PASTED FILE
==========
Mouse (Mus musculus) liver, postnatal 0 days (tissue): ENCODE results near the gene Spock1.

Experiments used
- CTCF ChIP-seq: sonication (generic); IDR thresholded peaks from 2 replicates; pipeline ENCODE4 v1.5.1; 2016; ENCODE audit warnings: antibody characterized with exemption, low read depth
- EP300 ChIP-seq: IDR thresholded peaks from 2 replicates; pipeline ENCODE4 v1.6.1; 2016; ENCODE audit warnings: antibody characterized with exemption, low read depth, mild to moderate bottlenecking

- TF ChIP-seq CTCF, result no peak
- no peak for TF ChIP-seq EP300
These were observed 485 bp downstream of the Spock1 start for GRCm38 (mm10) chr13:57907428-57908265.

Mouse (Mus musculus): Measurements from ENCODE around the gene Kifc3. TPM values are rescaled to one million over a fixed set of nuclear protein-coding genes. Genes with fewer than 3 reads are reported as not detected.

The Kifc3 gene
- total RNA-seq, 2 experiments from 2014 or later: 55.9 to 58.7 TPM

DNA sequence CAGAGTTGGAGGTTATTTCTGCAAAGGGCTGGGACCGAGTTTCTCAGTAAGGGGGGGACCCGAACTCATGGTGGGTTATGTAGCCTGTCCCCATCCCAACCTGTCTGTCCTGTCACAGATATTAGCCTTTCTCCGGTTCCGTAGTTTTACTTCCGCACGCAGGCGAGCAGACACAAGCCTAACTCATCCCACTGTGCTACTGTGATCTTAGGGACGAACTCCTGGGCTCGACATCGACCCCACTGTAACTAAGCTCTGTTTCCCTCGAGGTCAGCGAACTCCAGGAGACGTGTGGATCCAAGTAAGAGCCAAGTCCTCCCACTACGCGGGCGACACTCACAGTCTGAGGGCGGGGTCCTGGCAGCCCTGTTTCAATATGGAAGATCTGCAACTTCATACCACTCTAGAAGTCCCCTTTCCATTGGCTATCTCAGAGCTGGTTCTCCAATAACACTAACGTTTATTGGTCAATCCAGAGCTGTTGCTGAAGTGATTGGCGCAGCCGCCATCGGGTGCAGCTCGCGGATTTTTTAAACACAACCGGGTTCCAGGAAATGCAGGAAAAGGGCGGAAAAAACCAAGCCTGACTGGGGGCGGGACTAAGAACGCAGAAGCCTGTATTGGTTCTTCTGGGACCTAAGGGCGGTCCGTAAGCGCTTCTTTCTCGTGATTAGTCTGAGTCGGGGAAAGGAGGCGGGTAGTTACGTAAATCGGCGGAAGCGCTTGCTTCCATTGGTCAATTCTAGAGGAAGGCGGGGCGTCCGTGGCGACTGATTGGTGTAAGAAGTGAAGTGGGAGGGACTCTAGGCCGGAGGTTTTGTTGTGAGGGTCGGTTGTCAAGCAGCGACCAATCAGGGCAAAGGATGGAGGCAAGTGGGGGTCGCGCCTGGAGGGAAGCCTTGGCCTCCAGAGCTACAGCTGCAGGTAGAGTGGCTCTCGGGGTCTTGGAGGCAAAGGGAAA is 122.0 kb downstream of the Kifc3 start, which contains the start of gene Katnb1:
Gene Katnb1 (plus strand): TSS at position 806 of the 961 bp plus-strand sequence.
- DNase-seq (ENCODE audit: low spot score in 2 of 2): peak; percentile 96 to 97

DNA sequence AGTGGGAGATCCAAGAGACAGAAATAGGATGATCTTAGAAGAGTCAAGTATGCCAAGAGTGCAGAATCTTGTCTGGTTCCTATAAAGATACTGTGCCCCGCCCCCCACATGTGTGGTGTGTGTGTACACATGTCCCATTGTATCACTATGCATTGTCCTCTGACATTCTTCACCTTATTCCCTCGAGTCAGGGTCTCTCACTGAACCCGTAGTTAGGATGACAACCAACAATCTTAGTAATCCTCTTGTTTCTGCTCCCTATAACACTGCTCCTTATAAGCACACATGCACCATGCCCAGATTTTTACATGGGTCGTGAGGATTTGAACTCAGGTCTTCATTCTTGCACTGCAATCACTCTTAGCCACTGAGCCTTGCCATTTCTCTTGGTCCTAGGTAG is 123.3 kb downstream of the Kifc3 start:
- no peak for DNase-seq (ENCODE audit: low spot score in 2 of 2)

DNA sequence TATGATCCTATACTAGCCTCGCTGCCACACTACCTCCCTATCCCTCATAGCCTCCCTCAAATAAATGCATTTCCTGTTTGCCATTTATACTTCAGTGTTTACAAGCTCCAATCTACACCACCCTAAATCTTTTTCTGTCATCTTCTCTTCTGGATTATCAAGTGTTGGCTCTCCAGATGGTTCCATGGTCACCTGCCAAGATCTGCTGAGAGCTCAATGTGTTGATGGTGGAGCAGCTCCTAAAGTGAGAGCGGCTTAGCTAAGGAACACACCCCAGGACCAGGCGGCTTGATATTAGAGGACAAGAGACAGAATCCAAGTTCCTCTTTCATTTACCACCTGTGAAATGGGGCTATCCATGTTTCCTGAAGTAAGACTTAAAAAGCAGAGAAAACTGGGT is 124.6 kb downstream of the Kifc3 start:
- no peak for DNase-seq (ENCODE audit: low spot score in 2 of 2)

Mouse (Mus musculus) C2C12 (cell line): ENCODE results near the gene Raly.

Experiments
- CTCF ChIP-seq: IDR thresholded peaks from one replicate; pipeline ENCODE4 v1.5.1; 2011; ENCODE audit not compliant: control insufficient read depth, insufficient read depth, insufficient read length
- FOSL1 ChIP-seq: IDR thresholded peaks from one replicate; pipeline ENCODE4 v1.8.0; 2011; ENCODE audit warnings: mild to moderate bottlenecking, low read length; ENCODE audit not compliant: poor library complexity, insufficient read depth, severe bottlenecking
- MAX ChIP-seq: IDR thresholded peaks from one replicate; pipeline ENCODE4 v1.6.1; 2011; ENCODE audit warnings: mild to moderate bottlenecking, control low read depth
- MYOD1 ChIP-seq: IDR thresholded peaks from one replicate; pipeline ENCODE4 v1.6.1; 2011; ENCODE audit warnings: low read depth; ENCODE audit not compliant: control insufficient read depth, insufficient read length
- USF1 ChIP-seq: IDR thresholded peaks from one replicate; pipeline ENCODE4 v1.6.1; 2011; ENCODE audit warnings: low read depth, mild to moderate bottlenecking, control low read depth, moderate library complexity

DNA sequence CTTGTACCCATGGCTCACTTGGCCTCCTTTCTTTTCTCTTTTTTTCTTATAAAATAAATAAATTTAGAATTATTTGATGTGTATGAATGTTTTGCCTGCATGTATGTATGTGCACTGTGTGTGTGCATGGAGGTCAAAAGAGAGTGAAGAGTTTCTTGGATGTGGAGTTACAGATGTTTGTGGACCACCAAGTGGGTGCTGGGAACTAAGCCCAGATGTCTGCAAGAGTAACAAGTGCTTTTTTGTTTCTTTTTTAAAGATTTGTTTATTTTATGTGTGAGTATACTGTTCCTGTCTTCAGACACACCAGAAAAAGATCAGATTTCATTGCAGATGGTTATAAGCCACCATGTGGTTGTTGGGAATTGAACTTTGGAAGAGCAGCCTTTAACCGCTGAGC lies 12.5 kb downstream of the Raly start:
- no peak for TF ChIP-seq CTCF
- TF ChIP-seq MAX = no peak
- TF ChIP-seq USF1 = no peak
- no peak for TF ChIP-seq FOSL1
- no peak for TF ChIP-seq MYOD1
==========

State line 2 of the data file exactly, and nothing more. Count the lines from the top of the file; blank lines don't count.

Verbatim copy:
Experiments used